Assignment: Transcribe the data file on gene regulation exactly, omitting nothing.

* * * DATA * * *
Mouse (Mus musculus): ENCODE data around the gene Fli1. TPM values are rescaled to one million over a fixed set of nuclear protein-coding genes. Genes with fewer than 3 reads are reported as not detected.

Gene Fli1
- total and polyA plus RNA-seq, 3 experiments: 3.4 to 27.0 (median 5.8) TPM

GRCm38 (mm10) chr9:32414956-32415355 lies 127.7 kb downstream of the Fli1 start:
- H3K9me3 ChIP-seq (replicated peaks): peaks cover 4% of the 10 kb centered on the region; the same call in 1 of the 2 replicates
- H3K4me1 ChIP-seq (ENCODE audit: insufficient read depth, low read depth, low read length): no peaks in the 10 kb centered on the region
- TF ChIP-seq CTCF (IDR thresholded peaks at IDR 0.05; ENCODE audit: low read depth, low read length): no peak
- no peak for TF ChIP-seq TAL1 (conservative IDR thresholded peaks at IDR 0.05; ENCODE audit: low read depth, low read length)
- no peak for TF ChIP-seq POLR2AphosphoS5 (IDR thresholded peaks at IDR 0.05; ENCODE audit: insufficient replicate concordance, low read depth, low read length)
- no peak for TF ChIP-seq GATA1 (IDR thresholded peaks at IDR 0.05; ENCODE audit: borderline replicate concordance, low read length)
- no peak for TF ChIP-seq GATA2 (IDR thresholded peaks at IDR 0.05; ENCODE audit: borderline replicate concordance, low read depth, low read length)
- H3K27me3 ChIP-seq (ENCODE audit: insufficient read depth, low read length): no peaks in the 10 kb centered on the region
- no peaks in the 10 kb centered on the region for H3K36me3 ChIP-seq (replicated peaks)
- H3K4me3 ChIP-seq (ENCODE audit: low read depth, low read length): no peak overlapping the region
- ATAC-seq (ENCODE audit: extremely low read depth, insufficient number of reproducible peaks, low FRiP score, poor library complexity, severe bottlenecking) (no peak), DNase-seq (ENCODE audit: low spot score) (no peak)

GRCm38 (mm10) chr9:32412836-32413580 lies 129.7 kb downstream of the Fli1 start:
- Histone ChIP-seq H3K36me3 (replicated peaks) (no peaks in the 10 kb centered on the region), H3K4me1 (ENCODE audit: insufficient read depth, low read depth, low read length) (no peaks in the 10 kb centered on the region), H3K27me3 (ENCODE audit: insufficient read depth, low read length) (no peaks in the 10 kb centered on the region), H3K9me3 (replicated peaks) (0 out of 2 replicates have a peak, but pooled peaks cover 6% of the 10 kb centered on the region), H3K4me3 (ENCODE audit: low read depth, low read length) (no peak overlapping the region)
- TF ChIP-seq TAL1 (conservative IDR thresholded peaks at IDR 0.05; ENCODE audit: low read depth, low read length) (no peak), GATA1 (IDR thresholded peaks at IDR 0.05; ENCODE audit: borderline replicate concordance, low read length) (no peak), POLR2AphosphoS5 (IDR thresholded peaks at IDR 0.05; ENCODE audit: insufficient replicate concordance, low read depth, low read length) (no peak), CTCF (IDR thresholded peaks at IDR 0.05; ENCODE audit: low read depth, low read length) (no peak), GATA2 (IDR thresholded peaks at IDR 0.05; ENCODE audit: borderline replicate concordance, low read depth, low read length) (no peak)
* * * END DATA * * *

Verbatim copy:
Mouse (Mus musculus): ENCODE data around the gene Fli1. TPM values are rescaled to one million over a fixed set of nuclear protein-coding genes. Genes with fewer than 3 reads are reported as not detected.

Gene Fli1
- total and polyA plus RNA-seq, 3 experiments: 3.4 to 27.0 (median 5.8) TPM

GRCm38 (mm10) chr9:32414956-32415355 lies 127.7 kb downstream of the Fli1 start:
- H3K9me3 ChIP-seq (replicated peaks): peaks cover 4% of the 10 kb centered on the region; the same call in 1 of the 2 replicates
- H3K4me1 ChIP-seq (ENCODE audit: insufficient read depth, low read depth, low read length): no peaks in the 10 kb centered on the region
- TF ChIP-seq CTCF (IDR thresholded peaks at IDR 0.05; ENCODE audit: low read depth, low read length): no peak
- no peak for TF ChIP-seq TAL1 (conservative IDR thresholded peaks at IDR 0.05; ENCODE audit: low read depth, low read length)
- no peak for TF ChIP-seq POLR2AphosphoS5 (IDR thresholded peaks at IDR 0.05; ENCODE audit: insufficient replicate concordance, low read depth, low read length)
- no peak for TF ChIP-seq GATA1 (IDR thresholded peaks at IDR 0.05; ENCODE audit: borderline replicate concordance, low read length)
- no peak for TF ChIP-seq GATA2 (IDR thresholded peaks at IDR 0.05; ENCODE audit: borderline replicate concordance, low read depth, low read length)
- H3K27me3 ChIP-seq (ENCODE audit: insufficient read depth, low read length): no peaks in the 10 kb centered on the region
- no peaks in the 10 kb centered on the region for H3K36me3 ChIP-seq (replicated peaks)
- H3K4me3 ChIP-seq (ENCODE audit: low read depth, low read length): no peak overlapping the region
- ATAC-seq (ENCODE audit: extremely low read depth, insufficient number of reproducible peaks, low FRiP score, poor library complexity, severe bottlenecking) (no peak), DNase-seq (ENCODE audit: low spot score) (no peak)

GRCm38 (mm10) chr9:32412836-32413580 lies 129.7 kb downstream of the Fli1 start:
- Histone ChIP-seq H3K36me3 (replicated peaks) (no peaks in the 10 kb centered on the region), H3K4me1 (ENCODE audit: insufficient read depth, low read depth, low read length) (no peaks in the 10 kb centered on the region), H3K27me3 (ENCODE audit: insufficient read depth, low read length) (no peaks in the 10 kb centered on the region), H3K9me3 (replicated peaks) (0 out of 2 replicates have a peak, but pooled peaks cover 6% of the 10 kb centered on the region), H3K4me3 (ENCODE audit: low read depth, low read length) (no peak overlapping the region)
- TF ChIP-seq TAL1 (conservative IDR thresholded peaks at IDR 0.05; ENCODE audit: low read depth, low read length) (no peak), GATA1 (IDR thresholded peaks at IDR 0.05; ENCODE audit: borderline replicate concordance, low read length) (no peak), POLR2AphosphoS5 (IDR thresholded peaks at IDR 0.05; ENCODE audit: insufficient replicate concordance, low read depth, low read length) (no peak), CTCF (IDR thresholded peaks at IDR 0.05; ENCODE audit: low read depth, low read length) (no peak), GATA2 (IDR thresholded peaks at IDR 0.05; ENCODE audit: borderline replicate concordance, low read depth, low read length) (no peak)